The cabin boasts class-above refinement, as well, with plenty of upscale detailing, including recycled and “vegan” leather surfaces. Designers went for a “warm digital” theme, and there are plenty of high-tech, as well as high-touch, features. That includes a dual wide-screen display that stretches two-thirds of the way across the instrument panel.
The voice-control system is among the better ones I’ve experienced, making it easy to operate controls and program destinations. There’s also a small, third digital display just above the center console for climate functions. And GV60 gets a real volume knob.
The funkiest feature is the “crystal sphere,” a sci-fi-like orb that dominates the center console. The laser-etched sphere lights up when you enter the GV60 and then rolls over to reveal the crossover’s shifter. It also changes hues when in gear. Another unusual detail is the drawer-style glovebox, which actually proves easier to use than a conventional design.
The technology used in the GV60 is extensive, with a broad array of advanced driver assistance systems meant to prevent crashes and ease the burden of driving, both in heavy traffic and on long road trips.
The crossover also features what is known as Vehicle-to-Load, or V2L, capabilities. In lay terms, you can easily tap into its battery to power tools or, if you wish, run things like a TV or a cooler while tailgating.
In some instances, it’s hard to say what’s a gimmick or a truly useful feature. The GV60 can be programmed to recognize the faces of authorized drivers using a camera built into the left B-pillar.
It’ll open up the driver’s door, and then you can use a fingerprint detector near the crystal sphere to start up the car. This lets you drive sans key — though you can accomplish the same goal using the Genesis GV60’s smartphone app.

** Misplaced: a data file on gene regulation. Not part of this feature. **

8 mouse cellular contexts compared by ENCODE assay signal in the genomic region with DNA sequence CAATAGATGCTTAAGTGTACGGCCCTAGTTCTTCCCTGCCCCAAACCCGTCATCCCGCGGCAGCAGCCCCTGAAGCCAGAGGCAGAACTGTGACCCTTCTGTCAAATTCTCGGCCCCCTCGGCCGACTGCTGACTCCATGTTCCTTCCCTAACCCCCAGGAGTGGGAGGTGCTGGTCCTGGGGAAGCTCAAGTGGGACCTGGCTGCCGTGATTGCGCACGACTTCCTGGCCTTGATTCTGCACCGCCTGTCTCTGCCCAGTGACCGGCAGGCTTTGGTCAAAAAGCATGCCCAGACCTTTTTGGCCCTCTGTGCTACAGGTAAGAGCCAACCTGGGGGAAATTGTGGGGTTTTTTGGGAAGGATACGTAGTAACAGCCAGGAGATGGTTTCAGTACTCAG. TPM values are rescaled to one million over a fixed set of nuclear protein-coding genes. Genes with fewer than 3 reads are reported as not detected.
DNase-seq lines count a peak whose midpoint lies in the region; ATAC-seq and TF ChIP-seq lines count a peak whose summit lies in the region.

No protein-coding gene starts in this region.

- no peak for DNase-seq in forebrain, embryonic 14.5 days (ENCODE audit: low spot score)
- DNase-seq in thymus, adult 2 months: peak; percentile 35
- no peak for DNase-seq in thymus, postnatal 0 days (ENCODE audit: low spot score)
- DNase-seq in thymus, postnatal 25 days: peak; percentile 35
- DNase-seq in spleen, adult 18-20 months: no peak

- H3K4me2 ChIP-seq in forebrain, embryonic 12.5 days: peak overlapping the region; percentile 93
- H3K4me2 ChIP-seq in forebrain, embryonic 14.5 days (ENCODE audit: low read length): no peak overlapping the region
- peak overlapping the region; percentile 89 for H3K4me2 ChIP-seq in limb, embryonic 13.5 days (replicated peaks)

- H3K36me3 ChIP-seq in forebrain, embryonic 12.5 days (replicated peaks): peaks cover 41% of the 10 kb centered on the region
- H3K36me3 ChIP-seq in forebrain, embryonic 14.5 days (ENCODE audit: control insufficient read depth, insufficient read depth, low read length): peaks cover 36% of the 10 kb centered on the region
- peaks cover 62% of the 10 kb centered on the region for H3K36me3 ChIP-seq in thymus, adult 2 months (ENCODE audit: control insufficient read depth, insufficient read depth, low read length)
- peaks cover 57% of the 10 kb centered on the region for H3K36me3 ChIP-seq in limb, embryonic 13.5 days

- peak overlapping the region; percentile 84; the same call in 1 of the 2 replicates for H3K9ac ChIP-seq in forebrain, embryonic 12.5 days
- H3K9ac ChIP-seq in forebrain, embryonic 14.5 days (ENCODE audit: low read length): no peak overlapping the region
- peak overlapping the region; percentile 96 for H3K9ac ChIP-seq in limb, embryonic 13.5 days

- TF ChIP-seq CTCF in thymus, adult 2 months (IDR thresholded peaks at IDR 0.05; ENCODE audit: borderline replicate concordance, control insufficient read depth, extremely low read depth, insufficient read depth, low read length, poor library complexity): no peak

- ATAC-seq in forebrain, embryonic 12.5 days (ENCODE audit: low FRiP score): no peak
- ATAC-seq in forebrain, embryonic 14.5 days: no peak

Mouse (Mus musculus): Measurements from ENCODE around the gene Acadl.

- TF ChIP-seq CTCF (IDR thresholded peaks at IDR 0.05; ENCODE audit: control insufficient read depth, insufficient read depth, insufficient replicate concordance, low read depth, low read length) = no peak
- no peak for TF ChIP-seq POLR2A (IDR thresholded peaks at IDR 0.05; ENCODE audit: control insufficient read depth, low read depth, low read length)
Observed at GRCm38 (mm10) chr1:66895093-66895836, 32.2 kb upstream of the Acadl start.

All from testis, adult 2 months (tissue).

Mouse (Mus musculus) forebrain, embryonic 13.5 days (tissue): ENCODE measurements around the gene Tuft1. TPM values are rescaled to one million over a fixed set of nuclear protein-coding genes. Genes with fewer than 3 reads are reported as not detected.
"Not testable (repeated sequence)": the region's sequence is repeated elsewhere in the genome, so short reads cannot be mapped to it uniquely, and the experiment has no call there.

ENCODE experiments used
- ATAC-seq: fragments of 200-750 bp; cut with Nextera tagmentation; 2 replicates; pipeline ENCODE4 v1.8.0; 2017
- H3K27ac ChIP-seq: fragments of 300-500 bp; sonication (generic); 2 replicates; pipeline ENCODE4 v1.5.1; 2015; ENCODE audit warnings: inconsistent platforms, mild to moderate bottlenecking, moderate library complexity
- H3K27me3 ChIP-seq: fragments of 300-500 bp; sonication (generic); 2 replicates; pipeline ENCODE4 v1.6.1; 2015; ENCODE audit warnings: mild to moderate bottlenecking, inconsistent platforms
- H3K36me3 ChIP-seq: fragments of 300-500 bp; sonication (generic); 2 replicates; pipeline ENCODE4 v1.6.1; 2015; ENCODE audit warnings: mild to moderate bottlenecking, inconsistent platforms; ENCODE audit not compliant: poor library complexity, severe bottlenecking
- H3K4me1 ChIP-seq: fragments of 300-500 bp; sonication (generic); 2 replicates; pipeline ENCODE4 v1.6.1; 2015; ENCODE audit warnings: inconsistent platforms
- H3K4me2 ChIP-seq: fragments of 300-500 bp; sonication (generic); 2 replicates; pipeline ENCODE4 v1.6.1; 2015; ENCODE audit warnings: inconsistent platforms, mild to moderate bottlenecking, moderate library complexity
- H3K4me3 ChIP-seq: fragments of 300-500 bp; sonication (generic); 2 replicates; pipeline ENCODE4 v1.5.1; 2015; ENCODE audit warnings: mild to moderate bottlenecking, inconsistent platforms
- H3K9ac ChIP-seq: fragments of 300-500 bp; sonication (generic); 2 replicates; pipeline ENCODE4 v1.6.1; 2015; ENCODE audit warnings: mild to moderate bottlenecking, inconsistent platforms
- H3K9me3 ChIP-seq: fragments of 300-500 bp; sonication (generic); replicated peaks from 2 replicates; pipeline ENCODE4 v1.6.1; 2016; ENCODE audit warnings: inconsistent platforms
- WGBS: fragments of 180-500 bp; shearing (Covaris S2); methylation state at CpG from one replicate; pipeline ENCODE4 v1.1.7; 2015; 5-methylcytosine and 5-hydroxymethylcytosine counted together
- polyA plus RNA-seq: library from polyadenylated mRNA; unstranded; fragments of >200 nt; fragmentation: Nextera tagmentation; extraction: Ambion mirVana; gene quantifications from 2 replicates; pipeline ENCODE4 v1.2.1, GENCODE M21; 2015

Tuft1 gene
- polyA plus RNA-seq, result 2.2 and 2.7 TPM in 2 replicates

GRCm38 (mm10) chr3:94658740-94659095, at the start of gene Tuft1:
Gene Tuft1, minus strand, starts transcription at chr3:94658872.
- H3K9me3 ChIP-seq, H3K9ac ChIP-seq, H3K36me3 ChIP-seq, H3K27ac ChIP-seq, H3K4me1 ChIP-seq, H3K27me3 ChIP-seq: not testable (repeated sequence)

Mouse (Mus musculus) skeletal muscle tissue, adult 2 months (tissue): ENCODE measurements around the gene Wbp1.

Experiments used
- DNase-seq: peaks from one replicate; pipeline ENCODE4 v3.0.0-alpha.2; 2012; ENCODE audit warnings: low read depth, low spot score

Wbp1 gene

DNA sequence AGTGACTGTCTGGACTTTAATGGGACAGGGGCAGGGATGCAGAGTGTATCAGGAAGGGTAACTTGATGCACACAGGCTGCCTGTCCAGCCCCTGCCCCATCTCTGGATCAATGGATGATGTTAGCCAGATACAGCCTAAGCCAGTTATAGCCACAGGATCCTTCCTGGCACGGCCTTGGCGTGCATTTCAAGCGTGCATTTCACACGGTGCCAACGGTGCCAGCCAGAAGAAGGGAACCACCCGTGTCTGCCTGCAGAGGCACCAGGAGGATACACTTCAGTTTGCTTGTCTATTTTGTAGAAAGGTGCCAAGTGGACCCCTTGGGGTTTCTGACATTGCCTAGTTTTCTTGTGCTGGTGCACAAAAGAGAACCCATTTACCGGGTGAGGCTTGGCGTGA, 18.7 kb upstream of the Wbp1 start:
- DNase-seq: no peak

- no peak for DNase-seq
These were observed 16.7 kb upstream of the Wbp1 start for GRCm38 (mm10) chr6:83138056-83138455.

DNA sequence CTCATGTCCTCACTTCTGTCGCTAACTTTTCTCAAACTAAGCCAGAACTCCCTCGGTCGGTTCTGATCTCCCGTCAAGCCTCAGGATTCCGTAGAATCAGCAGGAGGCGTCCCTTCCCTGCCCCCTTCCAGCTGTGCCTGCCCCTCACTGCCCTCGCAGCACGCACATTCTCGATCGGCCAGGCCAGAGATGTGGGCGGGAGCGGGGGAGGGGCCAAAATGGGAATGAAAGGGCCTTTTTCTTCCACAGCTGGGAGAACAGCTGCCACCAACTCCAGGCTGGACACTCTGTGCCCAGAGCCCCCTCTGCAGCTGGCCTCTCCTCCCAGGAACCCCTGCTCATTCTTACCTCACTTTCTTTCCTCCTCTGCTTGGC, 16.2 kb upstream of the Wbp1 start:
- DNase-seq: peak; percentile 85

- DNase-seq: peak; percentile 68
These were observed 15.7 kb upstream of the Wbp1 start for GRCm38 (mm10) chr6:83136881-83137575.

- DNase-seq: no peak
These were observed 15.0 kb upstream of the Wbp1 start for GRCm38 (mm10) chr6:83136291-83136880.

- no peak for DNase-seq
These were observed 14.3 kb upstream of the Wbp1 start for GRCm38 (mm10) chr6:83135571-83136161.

GV60 Electric Range
As for range, the 2023 Genesis GV60 falls roughly mid-pack among the EVs coming to market this year, but behind the Tesla Model Y. It peaks out at 248 miles for the base all-wheel-drive model, the Performance pack dipping slightly to 235 miles per charge.
An 800-volt electrical system is used in the E-GMP platform (compared with 400 volts for most competitors). That helps speed up charging, the GV60 going from a 10% to 80% state-of-charge in as little as 18 minutes using a 350-kilowatt public charger. Using a typical 240-volt home charger will require 7 hours to reach 100%.
2023 GV60 Pricing
Pricing is $58,890 for the Advanced Package, and $67,890 for the Performance Package — before adding $1,090 for delivery fees. The two models are fully equipped. There are no options.
The GV60 also gives buyers 3 years of complimentary 30-minute charging sessions at Electrify America charge stations.
2023 Genesis GV60 Review
After spending a day in the 2023 Genesis GV60, I came away quite impressed. While it may not have quite the performance or range of a Tesla Model Y, it’s still quick and offers more than an acceptable range.
More importantly, it’s a true luxury vehicle with a distinctive look that, I found, had plenty of Tesla drivers checking the GV60 out. It’s far more luxurious inside and while it doesn’t have a match for Tesla’s Autopilot, it offers lots of other useful technology.
At this point, when some folks are starting to talk about “Tesla fatigue,” there appear to be openings for solid alternatives. And the 2023 Genesis GV60 clearly qualifies.
To find out more about the GV60 and the latest about Genesis vehicles, check out Genesis.com.